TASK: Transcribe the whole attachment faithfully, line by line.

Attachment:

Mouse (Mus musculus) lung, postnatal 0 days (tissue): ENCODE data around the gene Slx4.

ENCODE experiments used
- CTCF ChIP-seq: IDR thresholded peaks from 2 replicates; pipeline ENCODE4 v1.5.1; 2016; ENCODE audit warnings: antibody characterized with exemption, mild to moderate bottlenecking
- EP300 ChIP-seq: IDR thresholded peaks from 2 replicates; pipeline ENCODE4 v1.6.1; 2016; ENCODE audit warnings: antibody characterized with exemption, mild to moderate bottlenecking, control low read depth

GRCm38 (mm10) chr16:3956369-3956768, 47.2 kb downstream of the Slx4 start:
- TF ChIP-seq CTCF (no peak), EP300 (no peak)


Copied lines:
Mouse (Mus musculus) lung, postnatal 0 days (tissue): ENCODE data around the gene Slx4.

ENCODE experiments used
- CTCF ChIP-seq: IDR thresholded peaks from 2 replicates; pipeline ENCODE4 v1.5.1; 2016; ENCODE audit warnings: antibody characterized with exemption, mild to moderate bottlenecking
- EP300 ChIP-seq: IDR thresholded peaks from 2 replicates; pipeline ENCODE4 v1.6.1; 2016; ENCODE audit warnings: antibody characterized with exemption, mild to moderate bottlenecking, control low read depth

GRCm38 (mm10) chr16:3956369-3956768, 47.2 kb downstream of the Slx4 start:
- TF ChIP-seq CTCF (no peak), EP300 (no peak)